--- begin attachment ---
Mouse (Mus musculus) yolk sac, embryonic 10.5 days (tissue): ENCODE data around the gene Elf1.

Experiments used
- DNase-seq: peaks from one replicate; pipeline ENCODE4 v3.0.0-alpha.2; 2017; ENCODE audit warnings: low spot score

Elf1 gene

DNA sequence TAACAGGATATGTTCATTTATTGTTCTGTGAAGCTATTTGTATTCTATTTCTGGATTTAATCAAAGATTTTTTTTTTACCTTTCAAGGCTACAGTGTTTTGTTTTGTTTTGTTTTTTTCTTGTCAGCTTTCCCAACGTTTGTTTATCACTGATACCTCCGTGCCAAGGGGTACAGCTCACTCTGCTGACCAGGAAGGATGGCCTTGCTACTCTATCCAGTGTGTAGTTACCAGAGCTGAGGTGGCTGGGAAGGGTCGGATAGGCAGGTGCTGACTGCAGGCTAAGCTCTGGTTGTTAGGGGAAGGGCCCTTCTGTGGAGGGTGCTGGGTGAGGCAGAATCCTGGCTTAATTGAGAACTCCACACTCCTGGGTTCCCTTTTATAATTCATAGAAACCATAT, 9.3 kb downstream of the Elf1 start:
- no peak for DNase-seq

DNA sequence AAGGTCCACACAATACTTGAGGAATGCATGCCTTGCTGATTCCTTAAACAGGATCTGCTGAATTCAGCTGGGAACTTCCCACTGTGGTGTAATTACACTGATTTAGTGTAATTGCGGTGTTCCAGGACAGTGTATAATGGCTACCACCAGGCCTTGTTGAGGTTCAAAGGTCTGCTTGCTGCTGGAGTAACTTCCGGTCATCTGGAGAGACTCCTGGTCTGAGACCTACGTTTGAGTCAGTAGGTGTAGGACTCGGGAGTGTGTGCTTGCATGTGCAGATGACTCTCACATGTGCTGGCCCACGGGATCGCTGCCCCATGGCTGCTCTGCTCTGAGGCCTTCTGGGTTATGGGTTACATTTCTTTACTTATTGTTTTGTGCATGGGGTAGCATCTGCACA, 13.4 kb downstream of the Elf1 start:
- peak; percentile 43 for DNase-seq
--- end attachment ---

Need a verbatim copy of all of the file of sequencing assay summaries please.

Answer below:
Mouse (Mus musculus) yolk sac, embryonic 10.5 days (tissue): ENCODE data around the gene Elf1.

Experiments used
- DNase-seq: peaks from one replicate; pipeline ENCODE4 v3.0.0-alpha.2; 2017; ENCODE audit warnings: low spot score

Elf1 gene

DNA sequence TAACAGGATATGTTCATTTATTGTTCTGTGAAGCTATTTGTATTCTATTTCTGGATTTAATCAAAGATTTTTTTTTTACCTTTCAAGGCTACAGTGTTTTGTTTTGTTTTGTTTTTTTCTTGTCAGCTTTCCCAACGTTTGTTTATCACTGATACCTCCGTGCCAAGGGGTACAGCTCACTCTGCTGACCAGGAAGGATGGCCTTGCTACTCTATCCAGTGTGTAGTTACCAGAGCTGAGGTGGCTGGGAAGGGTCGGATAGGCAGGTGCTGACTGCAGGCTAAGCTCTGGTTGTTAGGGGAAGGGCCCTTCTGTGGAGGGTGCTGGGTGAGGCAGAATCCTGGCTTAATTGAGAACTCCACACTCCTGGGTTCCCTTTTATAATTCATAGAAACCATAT, 9.3 kb downstream of the Elf1 start:
- no peak for DNase-seq

DNA sequence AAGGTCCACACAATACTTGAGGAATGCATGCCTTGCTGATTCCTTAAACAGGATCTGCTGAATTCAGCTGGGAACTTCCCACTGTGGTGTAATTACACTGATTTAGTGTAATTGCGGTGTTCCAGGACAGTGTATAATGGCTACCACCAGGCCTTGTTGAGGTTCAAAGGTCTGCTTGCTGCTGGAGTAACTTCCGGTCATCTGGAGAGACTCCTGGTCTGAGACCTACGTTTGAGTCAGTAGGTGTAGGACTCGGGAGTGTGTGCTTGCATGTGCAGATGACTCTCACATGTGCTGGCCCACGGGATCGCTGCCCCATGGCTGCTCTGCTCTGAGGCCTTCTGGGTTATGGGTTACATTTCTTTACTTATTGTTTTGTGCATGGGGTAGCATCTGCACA, 13.4 kb downstream of the Elf1 start:
- peak; percentile 43 for DNase-seq